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Letter: Content responsibility amounts to prohibition for social media

President Donald Trump’s attempted regulatory attack on Twitter (Inside Business, May 30) shows that some of those on the political left should be careful what they wish for in their own instinctive attacks on the big business tech platforms.

One thing should be clearly understood. There never could be a social media platform functioning with full legal responsibility for its substantive carried content. Exactly the same applies to search engines, email providers, mobile phone and texting services, and landline and letter post utilities. The whole idea of social media is to allow users to communicate with each other directly in substantial numbers. They do not submit draft input for central editing, and could not enjoy a free-to-use model if that were required. The kind of platform content responsibility that Mr Trump proposes would (within its defined limits of scope) amount to an effective prohibition of social media.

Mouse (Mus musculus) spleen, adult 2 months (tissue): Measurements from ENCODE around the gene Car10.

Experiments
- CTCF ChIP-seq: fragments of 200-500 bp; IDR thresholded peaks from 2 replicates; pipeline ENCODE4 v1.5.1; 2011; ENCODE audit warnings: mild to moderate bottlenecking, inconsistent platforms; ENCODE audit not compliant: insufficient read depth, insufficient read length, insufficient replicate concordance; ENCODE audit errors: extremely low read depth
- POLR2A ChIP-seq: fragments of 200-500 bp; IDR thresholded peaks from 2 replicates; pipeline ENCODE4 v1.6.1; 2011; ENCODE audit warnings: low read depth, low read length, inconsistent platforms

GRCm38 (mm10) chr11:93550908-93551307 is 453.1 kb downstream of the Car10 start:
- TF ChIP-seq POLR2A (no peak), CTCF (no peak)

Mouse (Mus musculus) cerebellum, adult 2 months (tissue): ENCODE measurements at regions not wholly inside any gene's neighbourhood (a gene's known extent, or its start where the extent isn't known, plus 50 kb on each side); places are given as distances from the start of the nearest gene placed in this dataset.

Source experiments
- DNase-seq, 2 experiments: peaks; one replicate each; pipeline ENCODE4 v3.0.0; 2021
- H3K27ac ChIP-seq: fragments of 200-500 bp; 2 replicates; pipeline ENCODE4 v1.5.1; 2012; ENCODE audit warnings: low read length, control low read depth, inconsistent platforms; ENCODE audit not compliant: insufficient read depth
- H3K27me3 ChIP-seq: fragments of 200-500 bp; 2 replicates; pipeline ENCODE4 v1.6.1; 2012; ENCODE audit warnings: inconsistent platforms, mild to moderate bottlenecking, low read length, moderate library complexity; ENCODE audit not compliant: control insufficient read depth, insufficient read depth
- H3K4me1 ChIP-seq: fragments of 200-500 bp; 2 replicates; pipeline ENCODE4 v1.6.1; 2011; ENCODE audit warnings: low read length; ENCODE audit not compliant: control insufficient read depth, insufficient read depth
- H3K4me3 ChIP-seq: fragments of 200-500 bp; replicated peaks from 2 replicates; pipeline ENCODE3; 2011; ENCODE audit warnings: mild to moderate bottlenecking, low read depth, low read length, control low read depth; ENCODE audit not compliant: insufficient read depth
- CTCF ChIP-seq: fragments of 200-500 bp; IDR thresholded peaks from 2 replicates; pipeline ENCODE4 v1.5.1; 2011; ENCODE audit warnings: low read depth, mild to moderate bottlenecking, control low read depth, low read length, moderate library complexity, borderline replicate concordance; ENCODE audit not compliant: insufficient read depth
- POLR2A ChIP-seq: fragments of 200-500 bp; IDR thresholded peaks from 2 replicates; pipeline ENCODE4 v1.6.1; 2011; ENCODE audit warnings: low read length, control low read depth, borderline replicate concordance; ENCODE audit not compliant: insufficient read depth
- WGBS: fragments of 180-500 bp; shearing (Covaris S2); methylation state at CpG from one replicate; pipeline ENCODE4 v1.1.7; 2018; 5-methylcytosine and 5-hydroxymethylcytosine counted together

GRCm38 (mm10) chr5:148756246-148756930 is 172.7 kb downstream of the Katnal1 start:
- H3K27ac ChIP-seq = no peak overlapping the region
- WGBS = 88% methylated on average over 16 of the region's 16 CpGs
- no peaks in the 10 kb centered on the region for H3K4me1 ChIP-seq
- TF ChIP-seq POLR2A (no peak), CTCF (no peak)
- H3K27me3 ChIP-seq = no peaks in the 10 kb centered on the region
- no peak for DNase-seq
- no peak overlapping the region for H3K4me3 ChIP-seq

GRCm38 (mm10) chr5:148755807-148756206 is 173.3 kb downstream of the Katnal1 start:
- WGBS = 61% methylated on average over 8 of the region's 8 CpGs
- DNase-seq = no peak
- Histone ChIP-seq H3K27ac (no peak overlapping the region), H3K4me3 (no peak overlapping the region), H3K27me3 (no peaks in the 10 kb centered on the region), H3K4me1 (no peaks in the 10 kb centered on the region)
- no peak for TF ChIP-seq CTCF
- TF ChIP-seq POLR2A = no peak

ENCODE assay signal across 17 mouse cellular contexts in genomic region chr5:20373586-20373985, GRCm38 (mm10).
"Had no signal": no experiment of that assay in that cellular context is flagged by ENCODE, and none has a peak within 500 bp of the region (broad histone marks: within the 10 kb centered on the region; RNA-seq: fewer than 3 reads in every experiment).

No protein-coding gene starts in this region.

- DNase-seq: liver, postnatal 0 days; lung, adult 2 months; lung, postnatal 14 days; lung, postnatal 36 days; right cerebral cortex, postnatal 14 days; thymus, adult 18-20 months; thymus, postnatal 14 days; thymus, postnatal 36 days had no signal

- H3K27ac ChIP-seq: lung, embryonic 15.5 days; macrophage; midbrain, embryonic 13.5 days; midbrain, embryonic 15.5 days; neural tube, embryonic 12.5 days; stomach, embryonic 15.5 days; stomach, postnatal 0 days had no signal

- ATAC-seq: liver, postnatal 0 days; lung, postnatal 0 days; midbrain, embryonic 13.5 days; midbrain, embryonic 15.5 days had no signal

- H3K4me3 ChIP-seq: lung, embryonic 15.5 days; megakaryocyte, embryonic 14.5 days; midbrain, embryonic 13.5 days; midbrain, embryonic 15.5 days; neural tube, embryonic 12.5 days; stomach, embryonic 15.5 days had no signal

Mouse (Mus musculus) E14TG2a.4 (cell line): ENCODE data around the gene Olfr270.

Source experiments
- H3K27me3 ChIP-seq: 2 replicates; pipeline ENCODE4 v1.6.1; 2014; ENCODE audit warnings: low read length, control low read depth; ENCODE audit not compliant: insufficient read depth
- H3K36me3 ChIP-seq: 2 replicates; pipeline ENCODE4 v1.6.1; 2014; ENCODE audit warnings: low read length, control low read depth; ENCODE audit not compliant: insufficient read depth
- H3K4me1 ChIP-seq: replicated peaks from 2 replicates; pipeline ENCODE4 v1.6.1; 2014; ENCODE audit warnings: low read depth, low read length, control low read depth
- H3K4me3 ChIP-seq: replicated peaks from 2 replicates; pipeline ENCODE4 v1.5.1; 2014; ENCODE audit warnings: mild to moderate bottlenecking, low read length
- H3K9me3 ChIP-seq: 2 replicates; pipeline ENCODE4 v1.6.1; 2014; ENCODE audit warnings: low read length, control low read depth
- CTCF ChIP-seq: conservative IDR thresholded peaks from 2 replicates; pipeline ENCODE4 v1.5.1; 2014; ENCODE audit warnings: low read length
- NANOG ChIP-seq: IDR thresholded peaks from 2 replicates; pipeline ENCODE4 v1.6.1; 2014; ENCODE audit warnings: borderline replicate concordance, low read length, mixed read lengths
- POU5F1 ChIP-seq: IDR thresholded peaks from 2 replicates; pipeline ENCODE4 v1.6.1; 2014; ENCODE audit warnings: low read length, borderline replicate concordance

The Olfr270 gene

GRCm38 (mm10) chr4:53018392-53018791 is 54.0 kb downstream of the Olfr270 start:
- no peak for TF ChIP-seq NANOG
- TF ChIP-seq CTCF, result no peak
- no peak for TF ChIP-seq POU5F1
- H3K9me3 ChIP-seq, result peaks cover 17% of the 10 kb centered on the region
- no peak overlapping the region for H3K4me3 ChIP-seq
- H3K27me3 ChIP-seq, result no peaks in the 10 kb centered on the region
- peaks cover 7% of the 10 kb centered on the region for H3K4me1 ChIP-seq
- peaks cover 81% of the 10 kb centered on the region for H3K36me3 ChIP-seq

It is true that social media and search engines differ from other content carriers in that their data can remain widely accessible for an indefinite period after its posting. Hence, although their users are fully responsible for the content they create, it is appropriate that social media should be required by law to take down unlawful content — whether, for example, this incites crime or constitutes a defamatory civil wrong — and especially so since users are permitted to hide their identities. It is nevertheless essential that any such laws should allow reasonable periods for the platforms to make specific determinations, and for independent courts to be the final arbiters of compliance, if these laws are not to become de facto prohibitions of social media in the relevant jurisdictions.

There should be no legal bar against Twitter attempting to adopt a composite business model as platform carrier and editorial commentator, as it seems to be now doing with some of Mr Trump’s tweets. Its efforts to draw a consistent line around this seem redundantly obtuse — rather like a concert promoter introducing Handel’s Messiah by warning the audience that the lyrics present an unbalanced view of faith controversies.

I still prefer to seek news and analysis from high quality edited publications and broadcasters. Yet whether we use social media much or not, all of us should be alert to clear attacks on freedom of expression.

Andy Thompson
Worcester Park, Surrey, UK

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